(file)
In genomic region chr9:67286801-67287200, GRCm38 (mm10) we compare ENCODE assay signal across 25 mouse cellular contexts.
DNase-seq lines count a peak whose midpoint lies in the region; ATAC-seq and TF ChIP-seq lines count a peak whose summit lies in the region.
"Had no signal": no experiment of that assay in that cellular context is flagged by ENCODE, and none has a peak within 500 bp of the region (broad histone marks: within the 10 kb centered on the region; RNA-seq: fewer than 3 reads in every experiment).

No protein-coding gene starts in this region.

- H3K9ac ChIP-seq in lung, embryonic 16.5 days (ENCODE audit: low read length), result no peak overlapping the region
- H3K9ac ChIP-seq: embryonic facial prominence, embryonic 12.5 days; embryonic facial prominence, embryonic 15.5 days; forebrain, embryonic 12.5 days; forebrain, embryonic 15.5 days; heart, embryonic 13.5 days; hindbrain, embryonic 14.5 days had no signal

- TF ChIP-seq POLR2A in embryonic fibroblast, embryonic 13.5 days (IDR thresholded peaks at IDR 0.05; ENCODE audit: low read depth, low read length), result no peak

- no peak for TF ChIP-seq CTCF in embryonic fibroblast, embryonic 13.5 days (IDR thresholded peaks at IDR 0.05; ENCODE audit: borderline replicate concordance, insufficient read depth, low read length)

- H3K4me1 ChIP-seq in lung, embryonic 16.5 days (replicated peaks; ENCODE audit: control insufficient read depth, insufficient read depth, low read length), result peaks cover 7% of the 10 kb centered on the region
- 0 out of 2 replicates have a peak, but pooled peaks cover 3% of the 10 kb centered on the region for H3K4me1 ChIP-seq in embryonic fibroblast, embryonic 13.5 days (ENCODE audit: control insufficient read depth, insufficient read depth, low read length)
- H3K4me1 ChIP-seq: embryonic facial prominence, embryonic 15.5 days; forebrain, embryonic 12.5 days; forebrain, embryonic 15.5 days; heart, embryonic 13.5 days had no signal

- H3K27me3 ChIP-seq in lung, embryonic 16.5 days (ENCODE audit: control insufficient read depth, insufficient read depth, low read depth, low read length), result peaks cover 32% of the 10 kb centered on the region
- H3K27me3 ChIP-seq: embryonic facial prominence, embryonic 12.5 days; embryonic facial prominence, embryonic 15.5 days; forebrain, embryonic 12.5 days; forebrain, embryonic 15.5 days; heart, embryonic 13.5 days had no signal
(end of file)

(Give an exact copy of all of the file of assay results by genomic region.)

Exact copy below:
In genomic region chr9:67286801-67287200, GRCm38 (mm10) we compare ENCODE assay signal across 25 mouse cellular contexts.
DNase-seq lines count a peak whose midpoint lies in the region; ATAC-seq and TF ChIP-seq lines count a peak whose summit lies in the region.
"Had no signal": no experiment of that assay in that cellular context is flagged by ENCODE, and none has a peak within 500 bp of the region (broad histone marks: within the 10 kb centered on the region; RNA-seq: fewer than 3 reads in every experiment).

No protein-coding gene starts in this region.

- H3K9ac ChIP-seq in lung, embryonic 16.5 days (ENCODE audit: low read length), result no peak overlapping the region
- H3K9ac ChIP-seq: embryonic facial prominence, embryonic 12.5 days; embryonic facial prominence, embryonic 15.5 days; forebrain, embryonic 12.5 days; forebrain, embryonic 15.5 days; heart, embryonic 13.5 days; hindbrain, embryonic 14.5 days had no signal

- TF ChIP-seq POLR2A in embryonic fibroblast, embryonic 13.5 days (IDR thresholded peaks at IDR 0.05; ENCODE audit: low read depth, low read length), result no peak

- no peak for TF ChIP-seq CTCF in embryonic fibroblast, embryonic 13.5 days (IDR thresholded peaks at IDR 0.05; ENCODE audit: borderline replicate concordance, insufficient read depth, low read length)

- H3K4me1 ChIP-seq in lung, embryonic 16.5 days (replicated peaks; ENCODE audit: control insufficient read depth, insufficient read depth, low read length), result peaks cover 7% of the 10 kb centered on the region
- 0 out of 2 replicates have a peak, but pooled peaks cover 3% of the 10 kb centered on the region for H3K4me1 ChIP-seq in embryonic fibroblast, embryonic 13.5 days (ENCODE audit: control insufficient read depth, insufficient read depth, low read length)
- H3K4me1 ChIP-seq: embryonic facial prominence, embryonic 15.5 days; forebrain, embryonic 12.5 days; forebrain, embryonic 15.5 days; heart, embryonic 13.5 days had no signal

- H3K27me3 ChIP-seq in lung, embryonic 16.5 days (ENCODE audit: control insufficient read depth, insufficient read depth, low read depth, low read length), result peaks cover 32% of the 10 kb centered on the region
- H3K27me3 ChIP-seq: embryonic facial prominence, embryonic 12.5 days; embryonic facial prominence, embryonic 15.5 days; forebrain, embryonic 12.5 days; forebrain, embryonic 15.5 days; heart, embryonic 13.5 days had no signal